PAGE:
Comic Review: Teenage Mutant Ninja Turtles Secret History Of The Foot Clan TPB (IDW)

I love a good back story.  I have always enjoyed “finding out” origins of characters in comics that may not have an established beginning.  It was one of the reasons […]

I love a good back story.  I have always enjoyed “finding out” origins of characters in comics that may not have an established beginning.  It was one of the reasons I jumped at the opportunity to read IDW’s ‘The Secret History of the Foot Clan’.

For those unfamiliar with the Foot Clan, they are a ninja clan led by Oroku Saki, aka the Shredder, and are the main antagonists to the Teenage Mutant Ninja Turtles.  Admittedly, most of my knowledge about the Turtles has come from the late 80’s cartoon series as I have only read a handful of their comics.  However, the cartoon was enough to give me the background information needed to not get completely lost or confused by Mateus Santolouco’s and Erik Burnham’s story (with art also done by Santolouco).

01coverThe Teenage Mutant Ninja Turtles began in May 1984, when co-creators Kevin Eastman and Peter Laird, offered up to folks walking around the Comic Book Convention at the Portsmouth, NH Sheraton, the first glimpse of the Turtles.  Started as sketches and parodies of popular comics (Daredevil being a major influence), the two friends first issue of TMNT was published by Mirage Studios and was a run of only 3000 copies (now a CGC first print #1 TMNT graded at 9.8 can fetch over $5000*).

Needless to say, what started with two friends having fun and drawing a book they never really thought would do much, turned in to a cultural phenomenon during the late 1980’s and early 1990’s.  The Turtles have been a part of toys, live action movies,  cartoons, breakfast cereal, video games, and one of the catchiest (if not most annoying) theme song of all time.

As I said, I’m a sucker for a back story and if you happen to be a fan of TMNT then ‘The Secret History of the Foot Clan’ is one well worth reading.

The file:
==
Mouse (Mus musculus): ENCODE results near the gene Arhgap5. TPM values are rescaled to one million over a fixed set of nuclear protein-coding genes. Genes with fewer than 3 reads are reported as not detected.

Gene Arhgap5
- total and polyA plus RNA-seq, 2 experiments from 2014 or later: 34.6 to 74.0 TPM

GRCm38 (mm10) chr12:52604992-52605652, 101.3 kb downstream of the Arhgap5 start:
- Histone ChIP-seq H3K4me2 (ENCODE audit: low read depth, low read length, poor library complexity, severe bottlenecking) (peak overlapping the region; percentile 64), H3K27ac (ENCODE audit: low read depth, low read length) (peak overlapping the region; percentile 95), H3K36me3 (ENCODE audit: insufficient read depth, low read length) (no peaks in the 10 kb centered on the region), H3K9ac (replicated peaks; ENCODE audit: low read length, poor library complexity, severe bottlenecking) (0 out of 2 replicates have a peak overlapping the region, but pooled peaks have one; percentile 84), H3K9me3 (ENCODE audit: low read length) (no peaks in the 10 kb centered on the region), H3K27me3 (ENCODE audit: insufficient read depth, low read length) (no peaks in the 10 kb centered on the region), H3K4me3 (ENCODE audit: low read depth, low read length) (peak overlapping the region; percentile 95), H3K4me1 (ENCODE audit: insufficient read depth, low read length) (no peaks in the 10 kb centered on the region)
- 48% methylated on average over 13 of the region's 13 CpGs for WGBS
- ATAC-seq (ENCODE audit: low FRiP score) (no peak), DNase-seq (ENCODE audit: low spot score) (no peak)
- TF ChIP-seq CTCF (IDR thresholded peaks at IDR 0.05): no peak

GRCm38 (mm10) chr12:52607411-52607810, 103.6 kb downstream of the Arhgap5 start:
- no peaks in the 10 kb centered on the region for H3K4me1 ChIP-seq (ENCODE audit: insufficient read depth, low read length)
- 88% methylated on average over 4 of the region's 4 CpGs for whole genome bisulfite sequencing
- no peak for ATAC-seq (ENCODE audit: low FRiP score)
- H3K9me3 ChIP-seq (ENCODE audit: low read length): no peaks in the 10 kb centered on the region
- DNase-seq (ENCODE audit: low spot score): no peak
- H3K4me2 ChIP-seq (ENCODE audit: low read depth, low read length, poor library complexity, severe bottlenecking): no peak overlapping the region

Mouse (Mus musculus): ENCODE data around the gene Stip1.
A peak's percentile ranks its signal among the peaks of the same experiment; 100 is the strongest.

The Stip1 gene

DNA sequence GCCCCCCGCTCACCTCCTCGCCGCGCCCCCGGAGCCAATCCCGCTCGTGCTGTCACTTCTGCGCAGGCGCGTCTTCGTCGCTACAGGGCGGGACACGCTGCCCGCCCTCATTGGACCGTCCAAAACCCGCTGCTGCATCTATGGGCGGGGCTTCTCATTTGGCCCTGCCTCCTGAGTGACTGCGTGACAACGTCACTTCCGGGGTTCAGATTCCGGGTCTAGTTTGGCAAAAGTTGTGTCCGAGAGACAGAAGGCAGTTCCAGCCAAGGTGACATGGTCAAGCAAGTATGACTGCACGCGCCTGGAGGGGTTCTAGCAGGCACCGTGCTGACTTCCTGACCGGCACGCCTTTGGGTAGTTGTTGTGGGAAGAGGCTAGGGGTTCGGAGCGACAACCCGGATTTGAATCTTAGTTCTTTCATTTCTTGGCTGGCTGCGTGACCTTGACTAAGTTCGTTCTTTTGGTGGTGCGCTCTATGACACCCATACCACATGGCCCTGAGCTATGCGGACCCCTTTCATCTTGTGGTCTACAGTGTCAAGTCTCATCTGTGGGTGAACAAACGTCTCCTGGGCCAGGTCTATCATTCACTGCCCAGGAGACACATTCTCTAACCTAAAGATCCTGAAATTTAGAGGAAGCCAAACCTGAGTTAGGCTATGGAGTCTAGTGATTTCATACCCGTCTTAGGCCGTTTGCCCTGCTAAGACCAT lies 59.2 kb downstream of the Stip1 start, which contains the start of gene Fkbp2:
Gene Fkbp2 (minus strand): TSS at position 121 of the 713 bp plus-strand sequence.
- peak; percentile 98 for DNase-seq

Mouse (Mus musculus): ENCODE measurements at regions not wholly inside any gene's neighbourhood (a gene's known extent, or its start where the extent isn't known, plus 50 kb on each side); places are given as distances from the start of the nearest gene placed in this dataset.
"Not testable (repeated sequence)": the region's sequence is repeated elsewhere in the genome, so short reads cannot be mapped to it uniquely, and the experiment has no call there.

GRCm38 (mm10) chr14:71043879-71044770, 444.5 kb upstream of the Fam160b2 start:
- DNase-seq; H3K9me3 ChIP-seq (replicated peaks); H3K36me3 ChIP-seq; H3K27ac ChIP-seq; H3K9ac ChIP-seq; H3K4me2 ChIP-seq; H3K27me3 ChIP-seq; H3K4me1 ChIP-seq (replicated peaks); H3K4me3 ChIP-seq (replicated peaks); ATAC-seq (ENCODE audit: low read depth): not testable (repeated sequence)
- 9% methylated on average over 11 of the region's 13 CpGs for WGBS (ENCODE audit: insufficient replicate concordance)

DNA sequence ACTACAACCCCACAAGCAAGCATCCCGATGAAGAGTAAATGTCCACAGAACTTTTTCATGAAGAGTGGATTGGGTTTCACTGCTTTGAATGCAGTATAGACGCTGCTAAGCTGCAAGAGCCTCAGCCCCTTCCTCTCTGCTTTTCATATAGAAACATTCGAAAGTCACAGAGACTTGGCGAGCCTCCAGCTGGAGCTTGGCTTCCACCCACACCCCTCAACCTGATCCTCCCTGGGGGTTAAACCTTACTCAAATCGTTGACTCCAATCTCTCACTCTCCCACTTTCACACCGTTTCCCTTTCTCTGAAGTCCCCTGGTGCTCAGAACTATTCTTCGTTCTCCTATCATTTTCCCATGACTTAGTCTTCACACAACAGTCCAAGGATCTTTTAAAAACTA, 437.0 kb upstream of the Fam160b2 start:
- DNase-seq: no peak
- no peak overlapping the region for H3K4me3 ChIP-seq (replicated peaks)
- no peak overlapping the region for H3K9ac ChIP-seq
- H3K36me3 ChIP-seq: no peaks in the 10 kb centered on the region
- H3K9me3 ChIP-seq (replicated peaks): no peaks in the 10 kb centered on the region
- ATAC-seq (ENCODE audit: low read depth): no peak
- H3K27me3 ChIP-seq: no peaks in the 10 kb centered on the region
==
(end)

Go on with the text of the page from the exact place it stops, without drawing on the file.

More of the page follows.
Mateus Santolouco and Erik Burnham crafted a story detailing who, what, where, when, and how the Foot Clan began.  The art by Santolouco is spot on, especially the detail he included in to the fight panels.  Joao Vieira’s colors help to add depth and emotion to each panel.  Secret01-02The reader learns about Takeshi Tatsuo and his role as leader of the Foot Clan as well as a view of Oroku Saki prior to becoming the Shredder and the events that led up to his transformation in to that identity.  We see Master Splinter as Hamato Yoshi and we get plenty of butt kicking from our favorite anthropomorphic reptiles.  April O’Neill and Casey Jones are also in the book but not in the same roles as from their cartoon counterparts (which if you are reading the comics probably comes as no surprise).  There is even have a cameo from Krang (who is unnamed and drawn purposefully vague but distinct enough to be recognized) who plays a rather important role in the Foot Clan’s history.

Overall, the 110 pages of the trade paperback moves quickly.  The action is fast and furious and captured perfectly by Santolouco’s art. the-ninja-turtles-casey-jones-april-and-splinter-fight-shredder-and-the-foot The story, which is told through flashbacks and present day, does so seamlessly and quite interestingly. The story’s main stumbling block, if you would call it that, would be found in the names.  If you are unfamiliar with the characters, the Japanese names can become confusing about who is who, especially when the writers introduce Oroku Saki being the reincarnation of Takeshi Tatsuo (through dark magic, a little help from Krang…you know what, just read it).  However, it is not so much that it hinders the impact of the trade.

The story is undeniably more mature than kids who may be watching the cartoons and playing with the toys should be reading.  Some of the violence is inferred but most of it is out in the bloody open.  Parents who are looking for TMNT books for their young kids to read may want to steer clear of this story until their kids are a little older.

Otherwise, for other readers and fans of TMNT, ‘The Secret History of the Foot Clan’ scratches that origin story itch and would make a welcomed addition to your Teenage Mutant Ninja Turtle collection.







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